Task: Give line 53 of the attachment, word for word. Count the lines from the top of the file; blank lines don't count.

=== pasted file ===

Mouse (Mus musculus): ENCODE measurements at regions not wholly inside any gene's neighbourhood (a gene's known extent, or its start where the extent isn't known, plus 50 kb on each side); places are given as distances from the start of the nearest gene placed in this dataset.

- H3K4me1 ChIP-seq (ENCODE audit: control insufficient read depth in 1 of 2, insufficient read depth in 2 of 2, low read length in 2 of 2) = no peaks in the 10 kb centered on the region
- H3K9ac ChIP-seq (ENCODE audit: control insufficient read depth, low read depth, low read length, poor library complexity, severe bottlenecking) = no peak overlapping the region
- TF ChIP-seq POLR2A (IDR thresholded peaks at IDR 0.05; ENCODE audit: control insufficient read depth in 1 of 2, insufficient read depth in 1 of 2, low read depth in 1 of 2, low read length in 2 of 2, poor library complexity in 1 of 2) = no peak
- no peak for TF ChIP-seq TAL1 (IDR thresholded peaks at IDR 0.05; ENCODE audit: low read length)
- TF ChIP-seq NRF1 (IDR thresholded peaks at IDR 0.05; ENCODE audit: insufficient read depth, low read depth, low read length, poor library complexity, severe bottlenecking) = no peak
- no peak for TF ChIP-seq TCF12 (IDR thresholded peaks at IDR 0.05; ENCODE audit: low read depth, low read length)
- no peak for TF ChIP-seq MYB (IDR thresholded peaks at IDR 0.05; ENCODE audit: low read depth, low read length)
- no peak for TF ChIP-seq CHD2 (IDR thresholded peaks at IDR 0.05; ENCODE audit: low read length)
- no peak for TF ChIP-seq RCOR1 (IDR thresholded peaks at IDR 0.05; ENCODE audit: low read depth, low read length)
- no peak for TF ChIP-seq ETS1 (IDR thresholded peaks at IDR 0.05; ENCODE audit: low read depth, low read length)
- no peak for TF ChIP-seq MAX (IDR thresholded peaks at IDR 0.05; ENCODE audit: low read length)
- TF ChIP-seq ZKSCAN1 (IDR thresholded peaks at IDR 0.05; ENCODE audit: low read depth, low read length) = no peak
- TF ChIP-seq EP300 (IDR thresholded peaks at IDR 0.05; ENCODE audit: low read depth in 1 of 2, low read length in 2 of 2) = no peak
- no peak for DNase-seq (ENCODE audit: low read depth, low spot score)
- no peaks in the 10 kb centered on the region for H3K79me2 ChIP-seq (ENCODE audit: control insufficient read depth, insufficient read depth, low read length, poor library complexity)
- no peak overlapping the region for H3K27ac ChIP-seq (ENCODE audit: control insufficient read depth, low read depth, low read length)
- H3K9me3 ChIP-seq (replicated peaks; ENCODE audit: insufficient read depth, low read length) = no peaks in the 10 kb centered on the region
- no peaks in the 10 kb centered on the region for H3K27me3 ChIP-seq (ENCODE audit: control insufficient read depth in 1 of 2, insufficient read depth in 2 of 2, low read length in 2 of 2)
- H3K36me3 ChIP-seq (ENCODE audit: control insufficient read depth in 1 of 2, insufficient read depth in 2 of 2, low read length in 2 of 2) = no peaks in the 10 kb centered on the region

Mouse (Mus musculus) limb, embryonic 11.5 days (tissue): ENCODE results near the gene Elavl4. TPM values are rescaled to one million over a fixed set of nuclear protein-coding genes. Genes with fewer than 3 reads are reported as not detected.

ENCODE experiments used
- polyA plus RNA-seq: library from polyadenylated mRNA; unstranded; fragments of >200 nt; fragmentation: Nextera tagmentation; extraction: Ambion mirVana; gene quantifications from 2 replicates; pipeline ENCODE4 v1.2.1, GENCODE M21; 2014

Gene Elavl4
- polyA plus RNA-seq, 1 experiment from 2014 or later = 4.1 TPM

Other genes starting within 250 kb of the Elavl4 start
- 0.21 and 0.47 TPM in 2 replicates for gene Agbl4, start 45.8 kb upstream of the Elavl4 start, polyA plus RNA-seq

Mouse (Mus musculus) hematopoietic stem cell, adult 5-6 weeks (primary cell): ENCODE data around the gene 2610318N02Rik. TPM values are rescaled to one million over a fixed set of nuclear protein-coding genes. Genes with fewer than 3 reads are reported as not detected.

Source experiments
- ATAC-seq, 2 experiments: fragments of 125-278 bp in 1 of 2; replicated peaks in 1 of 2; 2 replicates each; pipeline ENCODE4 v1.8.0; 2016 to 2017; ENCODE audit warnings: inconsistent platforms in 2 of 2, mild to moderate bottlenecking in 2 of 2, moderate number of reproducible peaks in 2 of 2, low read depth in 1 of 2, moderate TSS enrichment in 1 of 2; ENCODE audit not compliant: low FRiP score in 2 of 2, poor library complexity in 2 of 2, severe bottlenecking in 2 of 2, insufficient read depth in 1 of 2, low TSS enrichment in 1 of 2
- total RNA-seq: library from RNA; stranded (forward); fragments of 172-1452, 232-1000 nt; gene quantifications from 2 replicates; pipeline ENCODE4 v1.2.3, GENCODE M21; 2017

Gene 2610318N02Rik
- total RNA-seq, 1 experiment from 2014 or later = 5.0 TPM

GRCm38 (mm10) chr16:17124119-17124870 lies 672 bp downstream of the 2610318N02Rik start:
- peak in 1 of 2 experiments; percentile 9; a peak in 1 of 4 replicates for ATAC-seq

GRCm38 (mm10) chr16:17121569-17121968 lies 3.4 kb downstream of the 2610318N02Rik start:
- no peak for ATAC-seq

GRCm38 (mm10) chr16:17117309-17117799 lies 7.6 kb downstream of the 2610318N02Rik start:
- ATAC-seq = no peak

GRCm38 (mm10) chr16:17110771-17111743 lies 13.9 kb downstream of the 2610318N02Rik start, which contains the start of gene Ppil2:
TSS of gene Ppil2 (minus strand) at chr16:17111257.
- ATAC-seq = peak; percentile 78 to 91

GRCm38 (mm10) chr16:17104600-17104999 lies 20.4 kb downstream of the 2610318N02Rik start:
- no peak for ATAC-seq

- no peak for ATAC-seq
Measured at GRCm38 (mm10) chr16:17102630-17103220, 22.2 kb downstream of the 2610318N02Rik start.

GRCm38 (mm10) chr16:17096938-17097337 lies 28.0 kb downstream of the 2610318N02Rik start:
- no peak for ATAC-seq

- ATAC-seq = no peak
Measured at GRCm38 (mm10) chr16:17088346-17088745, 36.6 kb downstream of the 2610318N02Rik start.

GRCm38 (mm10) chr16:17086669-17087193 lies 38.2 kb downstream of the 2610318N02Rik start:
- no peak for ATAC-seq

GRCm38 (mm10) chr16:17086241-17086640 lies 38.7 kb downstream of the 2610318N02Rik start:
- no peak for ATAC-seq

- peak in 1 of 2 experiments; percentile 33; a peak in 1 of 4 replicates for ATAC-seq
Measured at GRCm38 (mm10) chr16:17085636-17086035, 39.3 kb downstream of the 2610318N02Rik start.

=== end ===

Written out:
GRCm38 (mm10) chr16:17086241-17086640 lies 38.7 kb downstream of the 2610318N02Rik start: